Former top cyber official to give Bartels lecture Nov. 15

Chris Painter

Christopher Painter ’80, who left the U.S. Department of State this summer after six years as coordinator for cyber issues, will give the annual Bartels World Affairs Fellowship Lecture on Nov. 15 at 5 p.m. in Call Auditorium, Kennedy Hall.

In his talk, “Cyber Diplomacy: New Tools in the Fight Against Hackers, Attackers and Other Threats,” Painter will describe how cybersecurity has metamorphosed from a niche issue of interest to technical experts to a core concern for national security, economic security, human rights and foreign policy.

He will discuss how the tools of diplomacy are being deployed against hacking, cyber attacks and intrusions by nation states and criminals, as well as against efforts to control or disrupt cyberspace by repressive regimes.

Painter will also share an insider’s view of several international cybersecurity incidents, including the North Korean hacking of Sony Pictures, attacks on critical infrastructure, and Russian interference in democratic processes in the United States and Europe.

Painter’s visit is organized by the Mario Einaudi Center for International Studies and timed to take place during International Education Week (Nov. 13-17).

Painter was appointed cyber coordinator by then-Secretary of State Hillary Clinton in 2011. He led American delegations to numerous international cybersecurity meetings and chaired the G8 High Tech Crime Subgroup from 2002 to 2012.

Painter has worked with dozens of foreign governments in bilateral meetings and has been a frequent spokesperson and presenter on cyber issues around the globe. He negotiated joint agreements on cyber norms for responsible state behavior, and helped create policies to enhance global cybersecurity and stability by advancing an open, interoperable, secure and reliable internet and information infrastructure.

He is a recipient of the RSA Conference Award for Excellence in the Field of Public Policy (2016), the Attorney General’s Award for Exceptional Service (2002) and the Intelligence Community Legal Award (2008), and he has been named to the “Federal 100” list, among other honors.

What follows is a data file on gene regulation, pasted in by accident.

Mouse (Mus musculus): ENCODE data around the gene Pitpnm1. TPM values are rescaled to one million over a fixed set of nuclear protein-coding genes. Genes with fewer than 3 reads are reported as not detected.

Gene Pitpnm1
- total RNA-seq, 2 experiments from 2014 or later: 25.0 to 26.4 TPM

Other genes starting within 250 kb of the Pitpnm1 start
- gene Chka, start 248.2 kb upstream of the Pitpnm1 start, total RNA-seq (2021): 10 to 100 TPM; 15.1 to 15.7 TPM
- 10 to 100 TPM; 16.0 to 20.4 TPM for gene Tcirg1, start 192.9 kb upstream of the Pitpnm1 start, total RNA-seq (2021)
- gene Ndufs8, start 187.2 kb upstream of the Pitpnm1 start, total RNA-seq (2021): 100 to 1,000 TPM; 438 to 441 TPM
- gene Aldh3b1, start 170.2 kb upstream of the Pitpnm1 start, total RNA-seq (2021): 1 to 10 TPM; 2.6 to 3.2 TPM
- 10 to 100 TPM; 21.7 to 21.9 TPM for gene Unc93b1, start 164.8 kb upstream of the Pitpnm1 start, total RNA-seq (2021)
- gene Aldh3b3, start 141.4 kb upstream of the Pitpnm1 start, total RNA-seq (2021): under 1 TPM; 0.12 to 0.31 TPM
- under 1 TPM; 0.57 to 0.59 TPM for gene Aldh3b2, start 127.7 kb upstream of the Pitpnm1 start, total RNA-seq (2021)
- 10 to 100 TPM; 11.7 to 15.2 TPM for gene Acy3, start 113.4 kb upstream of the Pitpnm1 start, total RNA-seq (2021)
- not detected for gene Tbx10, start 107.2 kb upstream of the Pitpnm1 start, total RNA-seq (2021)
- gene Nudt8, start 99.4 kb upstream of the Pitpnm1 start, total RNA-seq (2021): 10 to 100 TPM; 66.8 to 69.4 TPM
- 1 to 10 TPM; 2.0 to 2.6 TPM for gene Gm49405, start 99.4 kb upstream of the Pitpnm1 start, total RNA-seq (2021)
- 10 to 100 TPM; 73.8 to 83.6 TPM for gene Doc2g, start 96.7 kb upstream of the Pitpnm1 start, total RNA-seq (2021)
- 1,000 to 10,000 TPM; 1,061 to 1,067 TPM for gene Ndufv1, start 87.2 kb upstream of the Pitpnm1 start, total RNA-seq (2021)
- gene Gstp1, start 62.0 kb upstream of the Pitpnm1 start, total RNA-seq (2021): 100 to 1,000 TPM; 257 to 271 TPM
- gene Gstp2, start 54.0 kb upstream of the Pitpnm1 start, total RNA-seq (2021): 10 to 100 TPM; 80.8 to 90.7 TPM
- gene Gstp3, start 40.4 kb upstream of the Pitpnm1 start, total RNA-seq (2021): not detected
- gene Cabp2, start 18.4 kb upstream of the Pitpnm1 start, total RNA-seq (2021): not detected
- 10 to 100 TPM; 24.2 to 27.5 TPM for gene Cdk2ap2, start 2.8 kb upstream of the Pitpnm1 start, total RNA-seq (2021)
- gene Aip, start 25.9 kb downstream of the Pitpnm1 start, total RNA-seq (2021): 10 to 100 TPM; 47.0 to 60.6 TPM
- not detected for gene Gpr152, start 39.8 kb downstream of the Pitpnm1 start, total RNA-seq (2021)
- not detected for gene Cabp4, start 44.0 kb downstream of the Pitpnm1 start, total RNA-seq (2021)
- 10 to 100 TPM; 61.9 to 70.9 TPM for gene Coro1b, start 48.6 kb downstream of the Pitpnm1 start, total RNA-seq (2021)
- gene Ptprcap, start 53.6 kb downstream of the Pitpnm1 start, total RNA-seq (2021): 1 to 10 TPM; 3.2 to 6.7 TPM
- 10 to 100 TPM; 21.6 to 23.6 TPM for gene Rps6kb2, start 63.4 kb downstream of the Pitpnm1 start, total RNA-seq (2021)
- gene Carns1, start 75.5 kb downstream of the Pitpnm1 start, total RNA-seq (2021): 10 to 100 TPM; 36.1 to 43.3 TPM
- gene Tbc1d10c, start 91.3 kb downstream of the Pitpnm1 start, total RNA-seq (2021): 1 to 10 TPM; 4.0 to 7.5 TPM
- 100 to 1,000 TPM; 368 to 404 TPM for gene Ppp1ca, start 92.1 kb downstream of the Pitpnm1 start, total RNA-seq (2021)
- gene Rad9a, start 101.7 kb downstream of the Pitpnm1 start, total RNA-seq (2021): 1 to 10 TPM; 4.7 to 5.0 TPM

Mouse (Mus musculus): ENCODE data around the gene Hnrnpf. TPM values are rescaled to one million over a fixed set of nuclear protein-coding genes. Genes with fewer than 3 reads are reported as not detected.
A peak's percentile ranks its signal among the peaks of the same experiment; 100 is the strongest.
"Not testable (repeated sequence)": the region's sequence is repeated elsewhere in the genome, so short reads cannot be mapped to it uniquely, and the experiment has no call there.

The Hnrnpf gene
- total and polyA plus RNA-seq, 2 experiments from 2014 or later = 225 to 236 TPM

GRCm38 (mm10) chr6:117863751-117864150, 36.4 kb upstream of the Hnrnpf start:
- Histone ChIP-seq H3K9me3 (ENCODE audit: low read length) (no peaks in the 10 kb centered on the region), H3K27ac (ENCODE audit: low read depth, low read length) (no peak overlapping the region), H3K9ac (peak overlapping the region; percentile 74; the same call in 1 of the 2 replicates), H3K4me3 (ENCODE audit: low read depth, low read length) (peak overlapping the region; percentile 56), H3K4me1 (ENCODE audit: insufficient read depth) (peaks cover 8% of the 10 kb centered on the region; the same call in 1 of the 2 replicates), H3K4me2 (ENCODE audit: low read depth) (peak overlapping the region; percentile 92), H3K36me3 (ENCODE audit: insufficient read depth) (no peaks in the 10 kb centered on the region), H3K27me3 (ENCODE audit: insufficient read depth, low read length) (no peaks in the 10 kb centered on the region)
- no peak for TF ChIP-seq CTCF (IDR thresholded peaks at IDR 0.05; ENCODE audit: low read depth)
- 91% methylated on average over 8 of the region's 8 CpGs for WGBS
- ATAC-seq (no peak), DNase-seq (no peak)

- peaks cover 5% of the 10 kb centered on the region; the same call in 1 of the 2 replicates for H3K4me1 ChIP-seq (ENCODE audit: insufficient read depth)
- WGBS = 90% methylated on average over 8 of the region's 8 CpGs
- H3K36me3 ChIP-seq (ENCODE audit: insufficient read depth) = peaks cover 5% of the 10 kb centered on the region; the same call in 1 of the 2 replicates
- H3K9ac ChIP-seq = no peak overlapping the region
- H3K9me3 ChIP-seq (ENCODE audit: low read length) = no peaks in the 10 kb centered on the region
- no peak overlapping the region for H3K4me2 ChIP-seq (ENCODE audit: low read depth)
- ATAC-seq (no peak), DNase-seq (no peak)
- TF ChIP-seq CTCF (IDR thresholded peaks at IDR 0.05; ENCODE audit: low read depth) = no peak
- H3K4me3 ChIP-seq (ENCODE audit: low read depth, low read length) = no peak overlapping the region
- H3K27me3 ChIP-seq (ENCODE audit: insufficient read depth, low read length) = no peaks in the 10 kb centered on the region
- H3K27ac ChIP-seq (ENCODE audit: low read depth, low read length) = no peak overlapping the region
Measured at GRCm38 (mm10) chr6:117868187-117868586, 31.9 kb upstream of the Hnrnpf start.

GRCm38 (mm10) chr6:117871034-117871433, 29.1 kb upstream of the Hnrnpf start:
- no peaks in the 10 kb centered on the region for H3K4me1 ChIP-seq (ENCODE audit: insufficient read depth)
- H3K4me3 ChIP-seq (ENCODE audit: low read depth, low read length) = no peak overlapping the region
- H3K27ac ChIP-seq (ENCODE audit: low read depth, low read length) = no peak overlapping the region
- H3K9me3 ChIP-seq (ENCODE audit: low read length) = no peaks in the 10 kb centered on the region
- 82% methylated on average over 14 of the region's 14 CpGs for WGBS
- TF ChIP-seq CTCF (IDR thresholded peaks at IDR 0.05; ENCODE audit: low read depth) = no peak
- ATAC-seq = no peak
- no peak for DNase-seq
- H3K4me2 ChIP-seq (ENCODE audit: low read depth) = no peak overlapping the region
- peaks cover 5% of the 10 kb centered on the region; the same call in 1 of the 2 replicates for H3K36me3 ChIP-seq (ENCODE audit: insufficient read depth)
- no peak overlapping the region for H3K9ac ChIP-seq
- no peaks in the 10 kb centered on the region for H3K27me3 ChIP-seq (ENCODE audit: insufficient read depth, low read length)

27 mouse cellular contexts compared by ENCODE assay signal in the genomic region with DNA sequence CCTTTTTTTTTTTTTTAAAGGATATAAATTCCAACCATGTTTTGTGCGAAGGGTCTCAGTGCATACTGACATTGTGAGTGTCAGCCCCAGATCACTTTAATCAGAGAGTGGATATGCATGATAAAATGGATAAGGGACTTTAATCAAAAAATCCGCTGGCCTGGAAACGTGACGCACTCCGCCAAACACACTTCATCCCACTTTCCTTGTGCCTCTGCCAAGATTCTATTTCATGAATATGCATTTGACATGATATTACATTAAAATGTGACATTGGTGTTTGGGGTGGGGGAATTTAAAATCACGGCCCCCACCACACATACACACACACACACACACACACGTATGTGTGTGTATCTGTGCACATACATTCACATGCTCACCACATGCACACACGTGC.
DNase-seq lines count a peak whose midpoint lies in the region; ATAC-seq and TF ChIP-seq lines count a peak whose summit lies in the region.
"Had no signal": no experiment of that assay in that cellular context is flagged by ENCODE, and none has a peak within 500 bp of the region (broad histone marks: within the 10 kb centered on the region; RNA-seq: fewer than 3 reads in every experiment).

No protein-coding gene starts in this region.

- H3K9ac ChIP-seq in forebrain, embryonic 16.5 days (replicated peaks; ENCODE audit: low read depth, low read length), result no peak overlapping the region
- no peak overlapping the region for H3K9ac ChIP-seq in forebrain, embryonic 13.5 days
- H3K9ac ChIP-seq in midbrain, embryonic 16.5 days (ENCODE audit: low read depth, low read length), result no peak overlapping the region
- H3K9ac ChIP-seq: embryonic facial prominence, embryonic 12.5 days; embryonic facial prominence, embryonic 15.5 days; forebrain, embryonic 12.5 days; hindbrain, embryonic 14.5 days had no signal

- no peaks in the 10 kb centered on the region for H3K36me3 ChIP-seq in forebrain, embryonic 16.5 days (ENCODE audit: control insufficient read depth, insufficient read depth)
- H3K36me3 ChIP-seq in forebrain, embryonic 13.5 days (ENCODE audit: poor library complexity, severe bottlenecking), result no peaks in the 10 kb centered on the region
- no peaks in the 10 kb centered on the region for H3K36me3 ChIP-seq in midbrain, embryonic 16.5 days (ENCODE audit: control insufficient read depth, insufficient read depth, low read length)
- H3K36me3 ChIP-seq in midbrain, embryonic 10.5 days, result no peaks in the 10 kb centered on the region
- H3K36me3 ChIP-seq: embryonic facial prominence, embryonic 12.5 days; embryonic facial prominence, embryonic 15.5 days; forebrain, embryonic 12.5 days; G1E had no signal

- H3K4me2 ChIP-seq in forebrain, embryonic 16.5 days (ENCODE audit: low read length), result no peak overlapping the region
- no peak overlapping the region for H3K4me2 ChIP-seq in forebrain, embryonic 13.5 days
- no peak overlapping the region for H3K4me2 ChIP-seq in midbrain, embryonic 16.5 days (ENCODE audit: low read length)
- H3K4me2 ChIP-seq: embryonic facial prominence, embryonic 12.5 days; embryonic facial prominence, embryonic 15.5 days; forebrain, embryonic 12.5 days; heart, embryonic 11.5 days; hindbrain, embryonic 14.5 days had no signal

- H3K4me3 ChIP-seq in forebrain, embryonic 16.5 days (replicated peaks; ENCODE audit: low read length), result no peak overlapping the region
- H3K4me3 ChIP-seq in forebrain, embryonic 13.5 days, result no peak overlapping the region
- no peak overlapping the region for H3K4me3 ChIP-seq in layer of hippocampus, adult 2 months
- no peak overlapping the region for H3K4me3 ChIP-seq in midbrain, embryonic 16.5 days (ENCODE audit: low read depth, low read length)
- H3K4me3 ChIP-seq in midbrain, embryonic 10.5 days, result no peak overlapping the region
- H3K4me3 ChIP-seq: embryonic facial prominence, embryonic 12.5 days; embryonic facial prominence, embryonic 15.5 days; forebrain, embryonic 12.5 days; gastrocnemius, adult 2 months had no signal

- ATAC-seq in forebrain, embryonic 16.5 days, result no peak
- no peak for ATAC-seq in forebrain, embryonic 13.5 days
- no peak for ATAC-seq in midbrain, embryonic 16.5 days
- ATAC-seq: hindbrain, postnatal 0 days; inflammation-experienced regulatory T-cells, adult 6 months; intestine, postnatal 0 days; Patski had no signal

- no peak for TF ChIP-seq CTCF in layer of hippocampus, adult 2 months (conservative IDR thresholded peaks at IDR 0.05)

Prior to his work at the state department, Painter served in the White House as senior director for cyber policy and acting cyber coordinator at the National Security Council. Under President Barack Obama, he was a senior member of the team that conducted the Cyberspace Policy Review (2009) and oversaw the International Strategy for Cyberspace (2011), intended to synchronize U.S. foreign policy positions on cross-cutting cyber issues.

He also served in the computer crime and intellectual property section of the Department of Justice under Presidents George W. Bush, Bill Clinton and George H.W. Bush, and was deputy assistant director of the FBI’s cyber division. At the FBI, Painter was a key member of the National Cyber Study Group that produced the Comprehensive National Cyber Initiative in 2007, and he helped write the National Strategy to Secure Cyberspace in 2003.

After Cornell, Painter graduated from Stanford Law School. He began his federal career in 1991 as an assistant U.S. attorney in Los Angeles, where he led some of the most high-profile cybercrime investigations in the country, including the prosecution of notorious computer hacker Kevin Mitnick.

The Henry E. and Nancy Horton Bartels World Affairs Fellowship was established in 1984 to foster a broadened world view among Cornell students by bringing to campus persons who have distinguished themselves as international public figures.

In addition to delivering a major public lecture for the university and local community, Bartels fellows spend two or three days on campus interacting with faculty and students, especially undergraduates.

Heike Michelsen is associate director for academic programming at the Mario Einaudi Center for International Studies.

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Jeff Tyson